I have a confession: I like to shop. Like a lot. So much so that when I had my first job out of college and still lived at home, I learned to ship packages to my workplace so my dad wouldn’t find out about them and inevitably lecture me about the dangers of credit card debt. I had to get really crafty about sneaking a new pair of knee-high boots into my house without him noticing. But that was half the fun.
Now, almost ten years later, I’m still just as obsessed. I mean, I’ve made a career out of shopping (see, Dad, I was just beefing up my résumé). But there’s one major issue: I’ve also become more and more aware of the environmental impact that the fashion industry has on our planet.
It’s hard not to think about packaging waste and emissions, especially when so many retailers don’t even give it a second thought. I’m talking multiple items from the same order sent in different packages or products shipped in boxes ten times their size and filled with Styrofoam peanuts for no clear reason. BTW, did you know that most cardboard boxes aren’t recycled properly? And to make matters worse, tissue paper typically isn’t recyclable. UGH!
First, I Found Rent the Runway
Then Rent the Runway Unlimited came into my life and it seemed like a heaven-sent solution. A revolving closet of designer staples sent four at a time in reusable garment bags—is this for real? I could rent Tibi tops, Rhode dresses and Marissa Webb jackets that are out of my budget, all for $159 per month. It seemed too good to be true—and it absolutely turned out to be. I found myself wrestling with the same plastic problem. The clothing is shipped via reusable garment bags, but everything inside the bag is individually wrapped in a sheet of plastic so giant, that a non-recyclable shipping bag would probably be less wasteful. And then there’s the issue of gas emissions that comes with constantly sending garments back and forth. According to Elle, “Transportation is now the top source of carbon dioxide emissions in the United States, and online shopping is partly to blame.”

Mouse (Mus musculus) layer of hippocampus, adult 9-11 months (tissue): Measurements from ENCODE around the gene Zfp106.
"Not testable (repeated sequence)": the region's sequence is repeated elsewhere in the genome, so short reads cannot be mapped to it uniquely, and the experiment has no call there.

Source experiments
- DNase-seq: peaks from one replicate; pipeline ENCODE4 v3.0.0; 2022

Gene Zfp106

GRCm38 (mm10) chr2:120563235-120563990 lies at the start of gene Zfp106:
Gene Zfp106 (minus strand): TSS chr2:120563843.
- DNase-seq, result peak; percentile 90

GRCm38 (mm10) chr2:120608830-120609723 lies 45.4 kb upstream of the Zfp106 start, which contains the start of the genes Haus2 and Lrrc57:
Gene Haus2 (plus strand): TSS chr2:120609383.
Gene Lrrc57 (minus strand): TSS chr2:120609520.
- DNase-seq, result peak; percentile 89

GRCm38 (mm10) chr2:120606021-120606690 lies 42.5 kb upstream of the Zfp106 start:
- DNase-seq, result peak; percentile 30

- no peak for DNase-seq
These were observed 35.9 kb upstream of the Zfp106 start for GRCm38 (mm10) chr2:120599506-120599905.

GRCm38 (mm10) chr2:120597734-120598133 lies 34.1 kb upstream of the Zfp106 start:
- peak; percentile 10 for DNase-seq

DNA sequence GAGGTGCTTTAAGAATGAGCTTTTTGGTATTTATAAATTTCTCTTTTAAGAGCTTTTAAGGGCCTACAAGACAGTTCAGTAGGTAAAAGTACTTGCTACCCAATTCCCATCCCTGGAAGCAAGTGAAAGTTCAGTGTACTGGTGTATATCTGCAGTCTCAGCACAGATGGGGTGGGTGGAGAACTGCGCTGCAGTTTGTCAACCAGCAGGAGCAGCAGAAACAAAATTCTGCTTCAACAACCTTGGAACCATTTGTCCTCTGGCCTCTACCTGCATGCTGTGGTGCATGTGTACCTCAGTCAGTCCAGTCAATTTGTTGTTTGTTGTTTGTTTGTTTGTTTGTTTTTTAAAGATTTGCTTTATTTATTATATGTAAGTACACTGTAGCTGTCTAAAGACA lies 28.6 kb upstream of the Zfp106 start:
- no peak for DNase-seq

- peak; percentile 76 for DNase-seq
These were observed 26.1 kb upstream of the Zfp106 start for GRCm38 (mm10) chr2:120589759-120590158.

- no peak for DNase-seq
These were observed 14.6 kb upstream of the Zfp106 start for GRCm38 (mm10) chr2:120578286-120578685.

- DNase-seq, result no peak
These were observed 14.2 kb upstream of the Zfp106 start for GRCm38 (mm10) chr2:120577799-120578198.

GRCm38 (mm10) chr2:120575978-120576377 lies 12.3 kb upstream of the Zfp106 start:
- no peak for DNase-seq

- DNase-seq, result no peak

Then I Discovered Nuuly
So, I went on a hunt to find something more sustainable than Rent the Runway and it didn’t take long for the rental gods to bring Nuuly to my attention. For those who don’t know, Nuuly is a new rental service under the Urban Outfitters, Anthropologie and Free People umbrella that was built on a sustainable and inclusive model, offering a drool-worthy assortment of clothing in regular, plus, petite and maternity sizing for just $88 per month. You can rent six items every 30 days from the aforementioned brands as well as from hundreds of independent designers like Citizens of Humanity, Naadam, LoveShackFancy and Universal Standard—and you never have to worry about dry-cleaning your cute floral dresses or flouncy blouses, because Nuuly does all that for you without plastic dry-cleaning bags. Each item—from pricey knits to bulky jackets—is neatly rolled or folded to fit perfectly inside the recyclable garment bag without the need for hangers or extra padding.
Speaking of Nuuly’s garment bags, each one is made of recycled, post-consumer water bottles that would be otherwise destined for more than 450 years in a landfill (yep, that’s how long a plastic bottle takes to decompose). Once the reusable bags have started to show wear and tear, they are then recycled, too.
Nuuly uses energy efficient wet- and dry-cleaning machines and green products to launder each item before it makes its way to the next lucky renter. The only thing Rent the Runway says on the matter? It doesn't use toxic Perchloroethylene to clean its garments.
I’m now on the second month of my Nuuly membership and I honestly couldn’t be happier with the experience. I get the rush of wearing new clothing every month without contributing to the far-from-sustainable methods of fast fashion. Not to mention, I get to try out new trends and have fun with fashion again—without feeling anxious about the type of waste I’m perpetuating. Plus, 11 PureWow employees have signed up to join Nuuly since it launched this summer—and a ton of them also abandoned RTR to jump on the bandwagon. Seems like this is an eco-chic trend that’s really catching on.
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